Scott Galloway, a business professor at New York University, claims that online learning tools will allow elite universities to monopolize the higher education industry. Galloway has made a series of accurate market predictions, including a prediction that Amazon would purchase Whole Foods.
In an interview published by New York Magazine this week, New York University Professor Scott Galloway predicted that elite universities and colleges will monopolize the higher education market. Galloway correctly forecasted that the startup WeWork was overvalued one month before its stock price imploded.
Galloway predicts that universities and colleges will shut down like “department stores” as students gravitate towards online degree programs offered by a handful of powerful institutions. Although some universities may survive on donations from alumni, Galloway predicts that some universities may be forced to partner with big tech companies like Google and Apple to keep their doors open.
It will be like department stores in 2018. Everyone will recognize they’re going out of business, but it will take longer than people think. There will be a lot of zombie universities. Alumni will step in to help. They’ll cut costs to figure out how to stay alive, but they’ll effectively be the walking dead. I don’t think you’re going to see massive shutdowns, but there’s going to be a strain on tier-two colleges.
Galloway claims that students and families are beginning to recognize online education is worth less than the traditional campus experience. However, most universities and colleges have refused to offer partial refunds for the spring semester.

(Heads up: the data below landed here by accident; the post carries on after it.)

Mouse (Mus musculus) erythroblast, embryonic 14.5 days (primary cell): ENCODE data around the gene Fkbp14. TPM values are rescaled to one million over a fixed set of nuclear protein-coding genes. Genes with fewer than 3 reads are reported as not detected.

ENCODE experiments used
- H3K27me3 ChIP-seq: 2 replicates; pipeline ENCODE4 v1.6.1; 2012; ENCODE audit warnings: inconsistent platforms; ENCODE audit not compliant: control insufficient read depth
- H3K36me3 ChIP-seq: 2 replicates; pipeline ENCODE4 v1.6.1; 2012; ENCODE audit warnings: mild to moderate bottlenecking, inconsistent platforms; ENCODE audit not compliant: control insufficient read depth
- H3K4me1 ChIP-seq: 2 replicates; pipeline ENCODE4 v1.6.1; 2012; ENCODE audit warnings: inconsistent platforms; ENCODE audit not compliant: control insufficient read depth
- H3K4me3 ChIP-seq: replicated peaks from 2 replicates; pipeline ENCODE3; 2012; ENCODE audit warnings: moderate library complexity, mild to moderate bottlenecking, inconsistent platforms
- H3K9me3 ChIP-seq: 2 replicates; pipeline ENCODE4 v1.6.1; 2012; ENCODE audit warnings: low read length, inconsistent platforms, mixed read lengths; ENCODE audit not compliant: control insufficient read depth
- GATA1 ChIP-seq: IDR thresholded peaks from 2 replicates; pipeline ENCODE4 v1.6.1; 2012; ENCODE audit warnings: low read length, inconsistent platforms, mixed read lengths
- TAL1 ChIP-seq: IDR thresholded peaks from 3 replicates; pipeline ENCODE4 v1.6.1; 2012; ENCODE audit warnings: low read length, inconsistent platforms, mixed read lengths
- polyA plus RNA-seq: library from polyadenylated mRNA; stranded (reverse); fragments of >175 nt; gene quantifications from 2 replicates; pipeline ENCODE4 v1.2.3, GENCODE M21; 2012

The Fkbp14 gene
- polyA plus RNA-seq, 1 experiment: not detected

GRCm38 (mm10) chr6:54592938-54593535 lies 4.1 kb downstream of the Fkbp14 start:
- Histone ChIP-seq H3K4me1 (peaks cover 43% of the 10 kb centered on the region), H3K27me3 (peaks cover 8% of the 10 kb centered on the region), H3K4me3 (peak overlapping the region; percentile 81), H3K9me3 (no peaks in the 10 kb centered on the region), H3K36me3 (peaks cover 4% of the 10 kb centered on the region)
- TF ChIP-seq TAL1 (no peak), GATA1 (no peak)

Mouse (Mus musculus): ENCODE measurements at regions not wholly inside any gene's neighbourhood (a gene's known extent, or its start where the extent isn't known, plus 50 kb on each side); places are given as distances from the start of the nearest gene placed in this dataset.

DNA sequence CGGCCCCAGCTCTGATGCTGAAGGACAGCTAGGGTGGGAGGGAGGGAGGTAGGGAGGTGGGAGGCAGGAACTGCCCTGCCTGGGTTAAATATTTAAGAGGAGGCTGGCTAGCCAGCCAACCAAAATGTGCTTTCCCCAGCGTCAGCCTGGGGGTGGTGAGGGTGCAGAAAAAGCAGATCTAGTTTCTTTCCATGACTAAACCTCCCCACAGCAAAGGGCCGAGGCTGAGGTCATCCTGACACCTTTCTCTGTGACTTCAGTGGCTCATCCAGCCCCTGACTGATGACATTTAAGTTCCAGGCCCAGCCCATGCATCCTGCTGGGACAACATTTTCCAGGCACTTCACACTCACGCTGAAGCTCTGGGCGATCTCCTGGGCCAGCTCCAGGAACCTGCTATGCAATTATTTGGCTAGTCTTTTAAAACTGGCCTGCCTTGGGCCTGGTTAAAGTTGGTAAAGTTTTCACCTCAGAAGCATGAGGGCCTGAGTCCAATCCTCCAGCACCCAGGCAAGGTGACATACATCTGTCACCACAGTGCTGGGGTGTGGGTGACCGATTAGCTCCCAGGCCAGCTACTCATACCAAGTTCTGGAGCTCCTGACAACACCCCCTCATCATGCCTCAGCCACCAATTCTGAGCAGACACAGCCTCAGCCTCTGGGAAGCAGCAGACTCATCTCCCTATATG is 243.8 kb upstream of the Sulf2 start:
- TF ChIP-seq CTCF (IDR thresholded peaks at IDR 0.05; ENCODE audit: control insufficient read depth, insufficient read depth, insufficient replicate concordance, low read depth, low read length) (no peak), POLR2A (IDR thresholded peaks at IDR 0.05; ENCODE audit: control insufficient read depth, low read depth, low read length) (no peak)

There’s a recognition that education — the value, the price, the product — has fundamentally shifted. The value of education has been substantially degraded. There’s the education certification and then there’s the experience part of college. The experience part of it is down to zero, and the education part has been dramatically reduced. You get a degree that, over time, will be reduced in value as we realize it’s not the same to be a graduate of a liberal-arts college if you never went to campus. You can see already how students and their parents are responding.
Many universities have refused to freeze tuition prices for the upcoming academic year. Galloway claims that universities are in a period of “consensual hallucination” about their tuition prices even though the quality of their offerings has dropped.
At universities, we’re having constant meetings, and we’ve all adopted this narrative of “This is unprecedented, and we’re in this together,” which is Latin for “We’re not lowering our prices, bitches.” Universities are still in a period of consensual hallucination with each saying, “We’re going to maintain these prices for what has become, overnight, a dramatically less compelling product offering.”
Breitbart News reported in March that Purdue University has kept its tuition for Indiana residents under $10,000 per semester for seven years. Purdue President Mitch Daniels originally promised to freeze tuition under $10,000 in 2013.
Although Galloway believes online classes are the future, college students seem not to agree. Breitbart News reported in April that 77 percent of college students said that online learning is less effective than traditional in-person courses.